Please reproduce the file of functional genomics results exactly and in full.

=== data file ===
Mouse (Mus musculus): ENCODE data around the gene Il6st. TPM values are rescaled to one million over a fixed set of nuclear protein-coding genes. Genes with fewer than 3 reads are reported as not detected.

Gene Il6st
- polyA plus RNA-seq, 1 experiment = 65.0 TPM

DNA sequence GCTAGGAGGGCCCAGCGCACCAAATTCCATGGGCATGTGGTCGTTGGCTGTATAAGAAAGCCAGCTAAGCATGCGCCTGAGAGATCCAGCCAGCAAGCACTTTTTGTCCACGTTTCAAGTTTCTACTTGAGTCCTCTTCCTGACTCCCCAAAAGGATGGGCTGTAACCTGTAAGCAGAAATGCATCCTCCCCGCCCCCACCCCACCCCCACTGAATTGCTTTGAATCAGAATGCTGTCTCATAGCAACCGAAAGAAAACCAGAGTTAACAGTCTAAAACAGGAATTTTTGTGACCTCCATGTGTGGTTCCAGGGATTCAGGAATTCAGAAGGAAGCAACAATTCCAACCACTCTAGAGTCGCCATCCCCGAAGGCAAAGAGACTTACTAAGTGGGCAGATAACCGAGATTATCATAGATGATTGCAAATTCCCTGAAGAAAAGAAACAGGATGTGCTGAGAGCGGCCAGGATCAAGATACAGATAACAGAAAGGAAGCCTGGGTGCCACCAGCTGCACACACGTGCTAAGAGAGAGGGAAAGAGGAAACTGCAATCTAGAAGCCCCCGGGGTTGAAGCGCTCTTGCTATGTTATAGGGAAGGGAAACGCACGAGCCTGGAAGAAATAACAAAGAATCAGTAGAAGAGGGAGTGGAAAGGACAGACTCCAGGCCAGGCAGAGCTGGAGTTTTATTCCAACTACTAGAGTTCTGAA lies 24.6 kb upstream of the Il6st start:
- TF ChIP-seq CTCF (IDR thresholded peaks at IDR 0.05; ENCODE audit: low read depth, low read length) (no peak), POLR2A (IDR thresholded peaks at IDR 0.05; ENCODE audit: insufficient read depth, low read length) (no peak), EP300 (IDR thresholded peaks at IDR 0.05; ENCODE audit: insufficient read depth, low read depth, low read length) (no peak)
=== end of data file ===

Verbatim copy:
Mouse (Mus musculus): ENCODE data around the gene Il6st. TPM values are rescaled to one million over a fixed set of nuclear protein-coding genes. Genes with fewer than 3 reads are reported as not detected.

Gene Il6st
- polyA plus RNA-seq, 1 experiment = 65.0 TPM

DNA sequence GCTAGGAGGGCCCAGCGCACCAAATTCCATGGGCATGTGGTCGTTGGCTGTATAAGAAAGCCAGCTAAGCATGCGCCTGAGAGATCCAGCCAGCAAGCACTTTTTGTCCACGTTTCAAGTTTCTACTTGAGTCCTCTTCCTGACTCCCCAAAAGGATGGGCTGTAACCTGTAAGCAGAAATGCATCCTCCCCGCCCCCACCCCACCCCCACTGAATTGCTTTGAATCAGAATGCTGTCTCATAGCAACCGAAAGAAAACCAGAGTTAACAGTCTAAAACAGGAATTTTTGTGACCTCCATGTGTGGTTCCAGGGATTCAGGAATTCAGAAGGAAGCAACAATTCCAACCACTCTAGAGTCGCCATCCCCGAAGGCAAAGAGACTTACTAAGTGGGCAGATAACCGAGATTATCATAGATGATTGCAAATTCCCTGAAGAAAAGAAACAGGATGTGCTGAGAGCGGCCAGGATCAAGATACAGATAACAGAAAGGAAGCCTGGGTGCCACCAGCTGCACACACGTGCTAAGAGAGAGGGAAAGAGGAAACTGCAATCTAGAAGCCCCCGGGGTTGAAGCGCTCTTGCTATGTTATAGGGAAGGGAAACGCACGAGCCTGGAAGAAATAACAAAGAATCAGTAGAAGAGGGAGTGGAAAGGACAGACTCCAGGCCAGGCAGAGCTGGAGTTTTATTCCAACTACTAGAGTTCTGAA lies 24.6 kb upstream of the Il6st start:
- TF ChIP-seq CTCF (IDR thresholded peaks at IDR 0.05; ENCODE audit: low read depth, low read length) (no peak), POLR2A (IDR thresholded peaks at IDR 0.05; ENCODE audit: insufficient read depth, low read length) (no peak), EP300 (IDR thresholded peaks at IDR 0.05; ENCODE audit: insufficient read depth, low read depth, low read length) (no peak)